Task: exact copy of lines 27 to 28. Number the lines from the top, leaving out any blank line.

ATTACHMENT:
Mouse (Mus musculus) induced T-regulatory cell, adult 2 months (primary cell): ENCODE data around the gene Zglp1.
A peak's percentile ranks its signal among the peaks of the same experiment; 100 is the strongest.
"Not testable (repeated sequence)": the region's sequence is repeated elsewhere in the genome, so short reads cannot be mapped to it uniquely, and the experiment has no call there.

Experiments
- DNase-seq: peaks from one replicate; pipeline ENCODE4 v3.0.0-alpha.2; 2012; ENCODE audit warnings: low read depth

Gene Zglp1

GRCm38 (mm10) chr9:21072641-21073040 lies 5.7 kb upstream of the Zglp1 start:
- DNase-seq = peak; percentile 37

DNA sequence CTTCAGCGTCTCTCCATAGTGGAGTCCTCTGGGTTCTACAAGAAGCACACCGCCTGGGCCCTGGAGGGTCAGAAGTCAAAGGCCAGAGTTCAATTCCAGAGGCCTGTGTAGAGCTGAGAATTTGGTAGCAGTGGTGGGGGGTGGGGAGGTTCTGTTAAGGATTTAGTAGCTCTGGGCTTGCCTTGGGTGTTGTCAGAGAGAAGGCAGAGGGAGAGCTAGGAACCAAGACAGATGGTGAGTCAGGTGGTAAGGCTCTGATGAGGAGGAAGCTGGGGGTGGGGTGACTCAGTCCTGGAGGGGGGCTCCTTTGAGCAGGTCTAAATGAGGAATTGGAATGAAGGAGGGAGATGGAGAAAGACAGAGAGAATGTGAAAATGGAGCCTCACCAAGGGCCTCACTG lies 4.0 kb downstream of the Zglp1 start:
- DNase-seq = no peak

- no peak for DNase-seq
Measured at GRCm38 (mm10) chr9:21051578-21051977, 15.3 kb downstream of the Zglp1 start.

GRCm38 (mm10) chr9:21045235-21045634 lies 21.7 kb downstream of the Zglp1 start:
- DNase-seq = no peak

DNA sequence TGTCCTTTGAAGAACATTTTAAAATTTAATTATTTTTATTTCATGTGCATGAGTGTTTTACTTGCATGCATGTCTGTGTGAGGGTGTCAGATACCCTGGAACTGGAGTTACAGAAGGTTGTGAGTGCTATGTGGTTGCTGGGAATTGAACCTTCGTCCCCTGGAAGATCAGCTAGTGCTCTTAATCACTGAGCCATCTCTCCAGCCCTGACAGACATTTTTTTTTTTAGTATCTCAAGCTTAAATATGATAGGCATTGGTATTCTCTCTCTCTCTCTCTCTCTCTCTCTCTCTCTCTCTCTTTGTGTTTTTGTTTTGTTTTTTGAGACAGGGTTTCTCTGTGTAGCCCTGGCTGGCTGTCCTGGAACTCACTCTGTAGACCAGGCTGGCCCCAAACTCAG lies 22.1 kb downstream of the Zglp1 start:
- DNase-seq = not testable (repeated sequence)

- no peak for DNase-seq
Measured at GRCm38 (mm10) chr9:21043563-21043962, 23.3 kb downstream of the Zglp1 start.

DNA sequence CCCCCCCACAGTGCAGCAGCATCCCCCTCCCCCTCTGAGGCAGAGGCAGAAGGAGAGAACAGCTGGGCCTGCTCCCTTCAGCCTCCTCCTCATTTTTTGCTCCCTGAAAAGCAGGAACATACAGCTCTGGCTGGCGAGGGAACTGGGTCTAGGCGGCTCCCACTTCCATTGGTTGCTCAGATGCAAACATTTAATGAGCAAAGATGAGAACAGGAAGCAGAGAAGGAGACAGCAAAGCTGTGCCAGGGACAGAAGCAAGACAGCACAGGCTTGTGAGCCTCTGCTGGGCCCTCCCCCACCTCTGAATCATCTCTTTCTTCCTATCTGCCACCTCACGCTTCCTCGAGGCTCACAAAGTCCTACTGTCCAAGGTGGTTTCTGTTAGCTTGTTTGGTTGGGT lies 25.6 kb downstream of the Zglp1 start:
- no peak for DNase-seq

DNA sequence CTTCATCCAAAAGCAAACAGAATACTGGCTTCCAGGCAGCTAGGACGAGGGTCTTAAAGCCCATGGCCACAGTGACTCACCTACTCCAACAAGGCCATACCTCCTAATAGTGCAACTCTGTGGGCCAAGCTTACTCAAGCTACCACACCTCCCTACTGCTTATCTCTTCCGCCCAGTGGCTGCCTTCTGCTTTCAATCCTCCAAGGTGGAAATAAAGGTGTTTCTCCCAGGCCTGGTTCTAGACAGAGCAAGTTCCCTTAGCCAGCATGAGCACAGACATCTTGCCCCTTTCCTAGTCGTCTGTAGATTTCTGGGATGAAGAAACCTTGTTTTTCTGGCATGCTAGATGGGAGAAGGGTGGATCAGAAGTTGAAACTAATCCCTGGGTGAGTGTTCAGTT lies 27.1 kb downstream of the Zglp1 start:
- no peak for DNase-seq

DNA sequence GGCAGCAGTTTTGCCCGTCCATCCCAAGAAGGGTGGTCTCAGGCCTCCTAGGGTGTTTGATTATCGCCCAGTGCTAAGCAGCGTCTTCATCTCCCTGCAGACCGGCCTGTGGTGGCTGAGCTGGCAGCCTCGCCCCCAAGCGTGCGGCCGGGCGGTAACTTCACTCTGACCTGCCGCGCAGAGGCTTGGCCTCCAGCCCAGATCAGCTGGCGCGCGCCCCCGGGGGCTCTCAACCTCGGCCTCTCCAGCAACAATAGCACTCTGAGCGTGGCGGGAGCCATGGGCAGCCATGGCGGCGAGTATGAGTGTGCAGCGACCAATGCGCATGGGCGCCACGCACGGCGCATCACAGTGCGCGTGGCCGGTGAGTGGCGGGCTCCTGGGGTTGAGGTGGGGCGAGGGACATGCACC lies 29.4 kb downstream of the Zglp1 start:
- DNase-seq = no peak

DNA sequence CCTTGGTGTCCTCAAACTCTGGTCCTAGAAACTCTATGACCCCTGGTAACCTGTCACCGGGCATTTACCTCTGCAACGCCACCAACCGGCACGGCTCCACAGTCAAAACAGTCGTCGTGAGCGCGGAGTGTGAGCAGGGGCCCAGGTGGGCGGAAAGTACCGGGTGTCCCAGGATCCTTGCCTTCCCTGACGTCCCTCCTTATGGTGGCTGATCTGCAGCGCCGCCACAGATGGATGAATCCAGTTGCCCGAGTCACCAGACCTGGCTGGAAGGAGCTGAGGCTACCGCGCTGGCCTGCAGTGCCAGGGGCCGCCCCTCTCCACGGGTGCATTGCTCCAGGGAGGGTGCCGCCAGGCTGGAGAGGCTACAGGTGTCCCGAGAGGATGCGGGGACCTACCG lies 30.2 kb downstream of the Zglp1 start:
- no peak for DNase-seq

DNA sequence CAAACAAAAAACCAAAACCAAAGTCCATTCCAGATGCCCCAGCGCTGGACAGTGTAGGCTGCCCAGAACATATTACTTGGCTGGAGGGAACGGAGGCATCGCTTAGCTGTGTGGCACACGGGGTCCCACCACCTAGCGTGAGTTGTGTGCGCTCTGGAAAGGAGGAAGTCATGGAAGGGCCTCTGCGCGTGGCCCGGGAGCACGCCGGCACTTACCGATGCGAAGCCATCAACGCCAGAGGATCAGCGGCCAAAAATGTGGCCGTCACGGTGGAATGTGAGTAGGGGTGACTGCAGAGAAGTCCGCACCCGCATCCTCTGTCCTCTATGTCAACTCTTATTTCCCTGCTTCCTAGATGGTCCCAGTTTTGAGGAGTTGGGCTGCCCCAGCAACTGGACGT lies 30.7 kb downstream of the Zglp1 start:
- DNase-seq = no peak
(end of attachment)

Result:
DNA sequence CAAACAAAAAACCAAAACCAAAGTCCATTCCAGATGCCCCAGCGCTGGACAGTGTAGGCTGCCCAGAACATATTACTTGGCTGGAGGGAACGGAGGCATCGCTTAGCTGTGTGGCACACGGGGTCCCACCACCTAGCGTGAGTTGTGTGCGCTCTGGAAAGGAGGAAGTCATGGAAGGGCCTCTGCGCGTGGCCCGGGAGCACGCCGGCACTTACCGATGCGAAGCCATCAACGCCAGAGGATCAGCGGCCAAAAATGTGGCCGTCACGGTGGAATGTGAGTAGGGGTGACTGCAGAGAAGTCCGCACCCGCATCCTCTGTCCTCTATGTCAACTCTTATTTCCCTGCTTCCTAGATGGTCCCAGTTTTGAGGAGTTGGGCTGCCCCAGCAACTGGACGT lies 30.7 kb downstream of the Zglp1 start:
- DNase-seq = no peak